Returning to life after chemo
March 22, 2017
I still have good and bad days. After all, my body is still fully recovering from the harsh treatment of my medical endeavours. I routinely see my integrated medicine doctor, continually take my vitamins and follow a diet of fresh and healthy foods. Supplying my body with the appropriate fuel is critical if I want to feel well. At times my knees will ache, and I will be exhausted from life in general, yet I have learned from my experience last year how to endure. I have discovered the perseverance and willpower within me and the importance of pushing on when times get rough. Knowing that I must not fall into the sedentary state I was chained to last year, I shall continue to push until my health troubles are behind me.
Perhaps the most important lesson I realized was the concept of fighting for what you want in life. I pretty much had every ounce of happiness stripped from my life, and I was living in the most basic state of survival. After a couple months of living this way, I realized that nothing will ever get better if I just wait around for it. There was a song that I listened to frequently during those months by the band called the Villagers. The song was called, “Nothing Arrived,” and one line constantly echoed within the inner workings of my mind. The line was,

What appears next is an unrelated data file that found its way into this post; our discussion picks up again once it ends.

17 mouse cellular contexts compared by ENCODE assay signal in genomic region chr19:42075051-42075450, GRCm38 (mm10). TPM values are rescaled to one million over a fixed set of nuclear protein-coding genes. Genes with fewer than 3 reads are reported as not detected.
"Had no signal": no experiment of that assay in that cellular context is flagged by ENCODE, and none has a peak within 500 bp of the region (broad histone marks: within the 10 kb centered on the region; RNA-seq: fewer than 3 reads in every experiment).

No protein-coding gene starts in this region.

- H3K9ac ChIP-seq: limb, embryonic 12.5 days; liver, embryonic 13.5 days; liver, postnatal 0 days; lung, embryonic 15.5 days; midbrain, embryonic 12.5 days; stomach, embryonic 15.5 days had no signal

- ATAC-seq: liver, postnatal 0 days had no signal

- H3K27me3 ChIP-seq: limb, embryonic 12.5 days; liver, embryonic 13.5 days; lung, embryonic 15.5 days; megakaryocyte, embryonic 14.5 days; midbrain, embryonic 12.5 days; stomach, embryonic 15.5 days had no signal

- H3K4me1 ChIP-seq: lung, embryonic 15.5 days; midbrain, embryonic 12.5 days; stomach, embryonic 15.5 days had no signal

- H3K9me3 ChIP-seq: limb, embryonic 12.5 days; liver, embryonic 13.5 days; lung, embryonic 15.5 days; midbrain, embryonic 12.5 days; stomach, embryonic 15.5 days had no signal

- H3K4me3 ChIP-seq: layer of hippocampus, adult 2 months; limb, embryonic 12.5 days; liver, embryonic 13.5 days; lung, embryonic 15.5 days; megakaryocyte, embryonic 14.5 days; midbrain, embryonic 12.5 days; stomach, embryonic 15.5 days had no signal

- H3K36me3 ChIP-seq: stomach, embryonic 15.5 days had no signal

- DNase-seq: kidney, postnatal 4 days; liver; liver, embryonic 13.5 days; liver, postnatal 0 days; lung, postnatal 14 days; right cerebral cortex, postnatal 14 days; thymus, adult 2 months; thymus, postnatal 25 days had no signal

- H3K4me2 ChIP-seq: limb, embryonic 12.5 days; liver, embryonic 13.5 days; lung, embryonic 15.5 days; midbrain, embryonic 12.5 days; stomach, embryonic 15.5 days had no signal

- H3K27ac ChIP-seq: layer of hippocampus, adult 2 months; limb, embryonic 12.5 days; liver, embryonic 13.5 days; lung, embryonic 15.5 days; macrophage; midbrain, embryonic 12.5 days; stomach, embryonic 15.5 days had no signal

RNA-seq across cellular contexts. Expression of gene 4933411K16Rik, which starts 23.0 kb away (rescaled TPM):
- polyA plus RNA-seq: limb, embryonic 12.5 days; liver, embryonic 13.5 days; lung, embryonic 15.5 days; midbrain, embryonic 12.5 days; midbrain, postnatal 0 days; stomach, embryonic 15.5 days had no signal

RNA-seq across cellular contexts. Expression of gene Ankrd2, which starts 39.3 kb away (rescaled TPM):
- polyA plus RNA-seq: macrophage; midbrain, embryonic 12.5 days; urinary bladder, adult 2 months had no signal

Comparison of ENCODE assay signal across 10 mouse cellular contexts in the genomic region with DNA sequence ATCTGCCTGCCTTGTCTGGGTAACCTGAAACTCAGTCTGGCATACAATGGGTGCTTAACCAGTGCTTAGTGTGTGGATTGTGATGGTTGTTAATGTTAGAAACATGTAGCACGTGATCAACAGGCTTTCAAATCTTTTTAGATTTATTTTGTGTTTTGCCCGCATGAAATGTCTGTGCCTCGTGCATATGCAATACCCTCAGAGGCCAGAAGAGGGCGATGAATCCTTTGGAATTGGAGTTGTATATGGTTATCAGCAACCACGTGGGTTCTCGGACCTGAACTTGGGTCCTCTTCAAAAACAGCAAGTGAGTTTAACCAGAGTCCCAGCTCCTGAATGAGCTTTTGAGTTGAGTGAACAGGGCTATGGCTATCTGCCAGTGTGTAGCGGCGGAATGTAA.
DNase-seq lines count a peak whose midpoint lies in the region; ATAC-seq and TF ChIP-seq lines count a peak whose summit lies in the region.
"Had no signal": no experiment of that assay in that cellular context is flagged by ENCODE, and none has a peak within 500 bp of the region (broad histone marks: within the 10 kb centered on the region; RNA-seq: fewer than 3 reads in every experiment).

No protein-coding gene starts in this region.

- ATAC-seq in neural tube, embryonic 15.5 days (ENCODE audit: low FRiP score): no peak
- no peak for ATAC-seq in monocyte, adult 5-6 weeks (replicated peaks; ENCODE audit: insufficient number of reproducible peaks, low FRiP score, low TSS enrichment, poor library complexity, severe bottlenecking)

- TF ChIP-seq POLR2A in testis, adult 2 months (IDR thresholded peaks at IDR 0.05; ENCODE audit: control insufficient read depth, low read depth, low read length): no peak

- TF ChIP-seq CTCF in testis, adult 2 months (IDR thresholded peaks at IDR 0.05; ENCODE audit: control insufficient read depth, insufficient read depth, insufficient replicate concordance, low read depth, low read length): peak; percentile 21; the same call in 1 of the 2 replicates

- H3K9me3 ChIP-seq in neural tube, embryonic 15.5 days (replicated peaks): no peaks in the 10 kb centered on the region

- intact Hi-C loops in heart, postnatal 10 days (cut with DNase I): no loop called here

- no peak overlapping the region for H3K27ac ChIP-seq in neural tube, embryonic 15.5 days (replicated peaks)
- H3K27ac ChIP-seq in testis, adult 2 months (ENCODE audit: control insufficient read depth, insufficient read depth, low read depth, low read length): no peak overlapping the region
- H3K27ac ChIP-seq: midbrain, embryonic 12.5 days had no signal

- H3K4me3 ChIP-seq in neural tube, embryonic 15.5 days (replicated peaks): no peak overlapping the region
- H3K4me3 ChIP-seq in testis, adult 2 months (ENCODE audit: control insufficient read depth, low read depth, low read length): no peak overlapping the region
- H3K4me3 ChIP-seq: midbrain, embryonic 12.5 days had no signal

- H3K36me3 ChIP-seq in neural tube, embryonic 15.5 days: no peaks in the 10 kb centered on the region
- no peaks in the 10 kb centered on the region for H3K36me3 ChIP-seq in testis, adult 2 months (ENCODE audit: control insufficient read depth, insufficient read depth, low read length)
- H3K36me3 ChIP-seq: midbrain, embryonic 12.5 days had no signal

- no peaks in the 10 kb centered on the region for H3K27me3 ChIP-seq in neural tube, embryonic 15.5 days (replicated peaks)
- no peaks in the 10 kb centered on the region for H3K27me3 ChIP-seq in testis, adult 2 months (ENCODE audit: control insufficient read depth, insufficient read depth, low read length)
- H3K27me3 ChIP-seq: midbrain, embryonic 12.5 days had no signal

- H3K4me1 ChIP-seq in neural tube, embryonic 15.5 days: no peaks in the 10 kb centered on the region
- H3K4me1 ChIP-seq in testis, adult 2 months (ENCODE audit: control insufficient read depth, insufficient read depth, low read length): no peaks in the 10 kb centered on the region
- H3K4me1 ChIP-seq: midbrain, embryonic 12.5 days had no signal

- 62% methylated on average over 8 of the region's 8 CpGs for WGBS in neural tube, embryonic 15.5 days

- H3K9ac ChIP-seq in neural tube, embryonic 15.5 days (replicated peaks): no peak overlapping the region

“I waited for something, and something died
So I waited for nothing, and nothing arrived.”
Those 15 words rang true to my current life, and the notion that the world would magically whisk all the hardships of my life away. Instead, continuous days of nothing would in fact arrive, and this is a hard lesson to learn. You are the only person that can get the spark of life back, and when you find an inkling of a passion you must pursue it with every ounce of urgency you can muster. When I realized this fact, I started to get better. After a couple months of treatment and perseverance of my own willpower, the old Kristin was back.